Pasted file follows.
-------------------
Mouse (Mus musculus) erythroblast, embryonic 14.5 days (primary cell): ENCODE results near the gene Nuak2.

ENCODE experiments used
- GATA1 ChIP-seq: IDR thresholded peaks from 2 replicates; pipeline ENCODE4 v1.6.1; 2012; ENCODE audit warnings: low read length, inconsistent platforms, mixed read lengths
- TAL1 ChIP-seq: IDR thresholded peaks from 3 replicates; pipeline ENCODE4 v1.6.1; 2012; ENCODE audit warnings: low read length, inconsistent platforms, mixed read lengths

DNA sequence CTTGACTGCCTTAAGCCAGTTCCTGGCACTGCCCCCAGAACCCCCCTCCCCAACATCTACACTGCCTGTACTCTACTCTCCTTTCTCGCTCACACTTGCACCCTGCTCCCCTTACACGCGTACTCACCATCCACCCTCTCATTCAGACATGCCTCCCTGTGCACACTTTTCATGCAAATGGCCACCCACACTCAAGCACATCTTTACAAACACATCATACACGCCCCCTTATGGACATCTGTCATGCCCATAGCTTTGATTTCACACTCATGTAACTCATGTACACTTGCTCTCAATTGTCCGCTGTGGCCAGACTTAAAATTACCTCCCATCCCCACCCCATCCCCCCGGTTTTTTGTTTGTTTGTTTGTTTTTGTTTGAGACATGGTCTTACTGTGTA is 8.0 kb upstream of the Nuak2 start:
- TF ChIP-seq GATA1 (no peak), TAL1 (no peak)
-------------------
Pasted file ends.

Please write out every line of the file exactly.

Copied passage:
Mouse (Mus musculus) erythroblast, embryonic 14.5 days (primary cell): ENCODE results near the gene Nuak2.

ENCODE experiments used
- GATA1 ChIP-seq: IDR thresholded peaks from 2 replicates; pipeline ENCODE4 v1.6.1; 2012; ENCODE audit warnings: low read length, inconsistent platforms, mixed read lengths
- TAL1 ChIP-seq: IDR thresholded peaks from 3 replicates; pipeline ENCODE4 v1.6.1; 2012; ENCODE audit warnings: low read length, inconsistent platforms, mixed read lengths

DNA sequence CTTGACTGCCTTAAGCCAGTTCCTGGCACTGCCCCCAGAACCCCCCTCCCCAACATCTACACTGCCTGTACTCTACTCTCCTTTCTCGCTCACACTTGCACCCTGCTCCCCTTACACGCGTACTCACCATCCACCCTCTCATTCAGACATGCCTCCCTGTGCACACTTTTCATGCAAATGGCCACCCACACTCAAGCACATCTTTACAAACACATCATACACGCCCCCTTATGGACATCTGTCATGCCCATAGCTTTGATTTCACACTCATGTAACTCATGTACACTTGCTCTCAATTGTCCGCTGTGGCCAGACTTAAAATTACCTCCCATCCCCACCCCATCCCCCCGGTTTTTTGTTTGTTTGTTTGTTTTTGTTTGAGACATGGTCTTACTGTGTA is 8.0 kb upstream of the Nuak2 start:
- TF ChIP-seq GATA1 (no peak), TAL1 (no peak)